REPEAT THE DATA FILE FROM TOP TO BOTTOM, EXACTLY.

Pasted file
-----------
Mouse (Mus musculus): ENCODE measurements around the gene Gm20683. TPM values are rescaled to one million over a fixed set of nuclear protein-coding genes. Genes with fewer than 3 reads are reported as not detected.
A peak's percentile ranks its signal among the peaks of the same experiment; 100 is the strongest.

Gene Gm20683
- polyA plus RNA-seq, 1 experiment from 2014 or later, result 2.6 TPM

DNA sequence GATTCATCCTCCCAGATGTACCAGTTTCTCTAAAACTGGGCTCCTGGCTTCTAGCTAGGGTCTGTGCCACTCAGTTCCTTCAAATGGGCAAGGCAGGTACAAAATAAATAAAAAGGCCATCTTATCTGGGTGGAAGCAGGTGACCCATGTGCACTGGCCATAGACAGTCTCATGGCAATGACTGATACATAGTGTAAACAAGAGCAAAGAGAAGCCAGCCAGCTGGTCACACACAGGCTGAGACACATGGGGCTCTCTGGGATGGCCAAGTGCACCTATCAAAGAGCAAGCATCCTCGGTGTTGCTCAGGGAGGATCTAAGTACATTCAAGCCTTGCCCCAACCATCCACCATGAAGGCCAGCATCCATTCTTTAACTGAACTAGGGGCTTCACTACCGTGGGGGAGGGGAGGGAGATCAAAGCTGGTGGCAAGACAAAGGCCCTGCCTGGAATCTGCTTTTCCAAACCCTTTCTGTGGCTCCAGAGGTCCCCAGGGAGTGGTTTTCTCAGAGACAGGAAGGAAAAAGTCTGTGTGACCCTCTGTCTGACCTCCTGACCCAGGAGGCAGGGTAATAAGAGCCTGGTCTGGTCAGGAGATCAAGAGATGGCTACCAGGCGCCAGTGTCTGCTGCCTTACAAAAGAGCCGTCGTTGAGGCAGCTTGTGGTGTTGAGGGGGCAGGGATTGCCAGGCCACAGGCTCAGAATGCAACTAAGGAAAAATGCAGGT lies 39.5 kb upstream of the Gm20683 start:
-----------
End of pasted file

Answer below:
Mouse (Mus musculus): ENCODE measurements around the gene Gm20683. TPM values are rescaled to one million over a fixed set of nuclear protein-coding genes. Genes with fewer than 3 reads are reported as not detected.
A peak's percentile ranks its signal among the peaks of the same experiment; 100 is the strongest.

Gene Gm20683
- polyA plus RNA-seq, 1 experiment from 2014 or later, result 2.6 TPM

DNA sequence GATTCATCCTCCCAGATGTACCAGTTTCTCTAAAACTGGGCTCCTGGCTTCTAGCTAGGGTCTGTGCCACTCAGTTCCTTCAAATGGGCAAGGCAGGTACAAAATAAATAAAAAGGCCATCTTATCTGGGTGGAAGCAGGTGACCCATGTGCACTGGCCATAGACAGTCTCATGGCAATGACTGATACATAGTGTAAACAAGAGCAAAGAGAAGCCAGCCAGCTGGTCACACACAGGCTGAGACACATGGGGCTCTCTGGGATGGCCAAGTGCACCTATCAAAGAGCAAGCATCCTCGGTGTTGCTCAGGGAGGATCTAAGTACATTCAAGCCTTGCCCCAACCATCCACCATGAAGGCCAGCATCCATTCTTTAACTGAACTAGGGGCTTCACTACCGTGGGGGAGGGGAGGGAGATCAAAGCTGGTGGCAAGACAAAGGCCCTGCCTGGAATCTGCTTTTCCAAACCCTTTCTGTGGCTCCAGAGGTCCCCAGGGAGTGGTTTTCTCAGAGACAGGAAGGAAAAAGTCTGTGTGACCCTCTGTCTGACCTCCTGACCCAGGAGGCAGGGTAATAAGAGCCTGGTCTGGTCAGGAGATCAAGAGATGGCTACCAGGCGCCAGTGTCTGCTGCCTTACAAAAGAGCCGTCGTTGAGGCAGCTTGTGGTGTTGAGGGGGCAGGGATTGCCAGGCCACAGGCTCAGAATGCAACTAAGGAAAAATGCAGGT lies 39.5 kb upstream of the Gm20683 start: